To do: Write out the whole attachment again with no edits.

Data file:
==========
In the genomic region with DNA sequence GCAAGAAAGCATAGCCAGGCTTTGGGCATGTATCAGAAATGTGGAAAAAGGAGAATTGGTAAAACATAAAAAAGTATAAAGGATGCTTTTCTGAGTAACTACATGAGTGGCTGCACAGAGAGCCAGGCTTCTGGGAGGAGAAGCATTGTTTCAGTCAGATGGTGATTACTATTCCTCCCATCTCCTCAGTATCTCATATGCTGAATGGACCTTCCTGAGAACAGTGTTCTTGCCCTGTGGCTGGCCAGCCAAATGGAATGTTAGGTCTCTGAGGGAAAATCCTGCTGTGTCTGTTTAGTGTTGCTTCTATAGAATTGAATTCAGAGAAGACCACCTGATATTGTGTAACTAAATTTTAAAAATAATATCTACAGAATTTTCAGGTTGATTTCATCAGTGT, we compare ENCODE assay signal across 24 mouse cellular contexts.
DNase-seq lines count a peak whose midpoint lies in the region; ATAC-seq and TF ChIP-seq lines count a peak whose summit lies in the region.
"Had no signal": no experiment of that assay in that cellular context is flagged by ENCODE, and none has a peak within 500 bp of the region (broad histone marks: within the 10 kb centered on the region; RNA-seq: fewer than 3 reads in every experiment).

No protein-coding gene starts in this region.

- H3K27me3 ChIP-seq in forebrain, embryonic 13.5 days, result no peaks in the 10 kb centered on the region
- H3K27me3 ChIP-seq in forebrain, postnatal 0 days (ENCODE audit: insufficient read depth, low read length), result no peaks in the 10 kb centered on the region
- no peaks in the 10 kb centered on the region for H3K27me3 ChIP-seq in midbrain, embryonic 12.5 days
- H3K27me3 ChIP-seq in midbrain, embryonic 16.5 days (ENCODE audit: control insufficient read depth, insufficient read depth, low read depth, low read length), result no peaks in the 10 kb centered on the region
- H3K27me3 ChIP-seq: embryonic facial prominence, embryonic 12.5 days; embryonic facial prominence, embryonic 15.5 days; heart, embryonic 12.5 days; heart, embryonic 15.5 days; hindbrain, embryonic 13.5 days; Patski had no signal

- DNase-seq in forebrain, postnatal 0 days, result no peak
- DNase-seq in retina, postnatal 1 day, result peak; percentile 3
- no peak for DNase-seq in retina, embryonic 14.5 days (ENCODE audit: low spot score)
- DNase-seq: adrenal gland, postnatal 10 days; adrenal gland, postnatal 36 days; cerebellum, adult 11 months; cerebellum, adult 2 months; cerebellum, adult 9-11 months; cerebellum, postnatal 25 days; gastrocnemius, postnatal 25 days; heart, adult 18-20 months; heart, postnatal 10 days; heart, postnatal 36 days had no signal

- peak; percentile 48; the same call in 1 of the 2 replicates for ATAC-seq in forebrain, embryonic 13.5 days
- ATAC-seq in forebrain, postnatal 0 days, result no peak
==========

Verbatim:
In the genomic region with DNA sequence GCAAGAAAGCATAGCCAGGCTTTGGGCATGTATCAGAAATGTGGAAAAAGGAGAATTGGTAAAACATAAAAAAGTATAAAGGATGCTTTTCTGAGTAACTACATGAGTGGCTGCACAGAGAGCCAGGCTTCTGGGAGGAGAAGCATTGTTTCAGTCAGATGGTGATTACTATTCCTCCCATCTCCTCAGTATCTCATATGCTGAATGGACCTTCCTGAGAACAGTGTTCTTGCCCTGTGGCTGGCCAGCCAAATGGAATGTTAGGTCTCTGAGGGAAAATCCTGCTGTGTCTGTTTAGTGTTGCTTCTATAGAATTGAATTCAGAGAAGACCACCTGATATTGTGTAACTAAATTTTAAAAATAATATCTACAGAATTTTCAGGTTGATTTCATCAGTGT, we compare ENCODE assay signal across 24 mouse cellular contexts.
DNase-seq lines count a peak whose midpoint lies in the region; ATAC-seq and TF ChIP-seq lines count a peak whose summit lies in the region.
"Had no signal": no experiment of that assay in that cellular context is flagged by ENCODE, and none has a peak within 500 bp of the region (broad histone marks: within the 10 kb centered on the region; RNA-seq: fewer than 3 reads in every experiment).

No protein-coding gene starts in this region.

- H3K27me3 ChIP-seq in forebrain, embryonic 13.5 days, result no peaks in the 10 kb centered on the region
- H3K27me3 ChIP-seq in forebrain, postnatal 0 days (ENCODE audit: insufficient read depth, low read length), result no peaks in the 10 kb centered on the region
- no peaks in the 10 kb centered on the region for H3K27me3 ChIP-seq in midbrain, embryonic 12.5 days
- H3K27me3 ChIP-seq in midbrain, embryonic 16.5 days (ENCODE audit: control insufficient read depth, insufficient read depth, low read depth, low read length), result no peaks in the 10 kb centered on the region
- H3K27me3 ChIP-seq: embryonic facial prominence, embryonic 12.5 days; embryonic facial prominence, embryonic 15.5 days; heart, embryonic 12.5 days; heart, embryonic 15.5 days; hindbrain, embryonic 13.5 days; Patski had no signal

- DNase-seq in forebrain, postnatal 0 days, result no peak
- DNase-seq in retina, postnatal 1 day, result peak; percentile 3
- no peak for DNase-seq in retina, embryonic 14.5 days (ENCODE audit: low spot score)
- DNase-seq: adrenal gland, postnatal 10 days; adrenal gland, postnatal 36 days; cerebellum, adult 11 months; cerebellum, adult 2 months; cerebellum, adult 9-11 months; cerebellum, postnatal 25 days; gastrocnemius, postnatal 25 days; heart, adult 18-20 months; heart, postnatal 10 days; heart, postnatal 36 days had no signal

- peak; percentile 48; the same call in 1 of the 2 replicates for ATAC-seq in forebrain, embryonic 13.5 days
- ATAC-seq in forebrain, postnatal 0 days, result no peak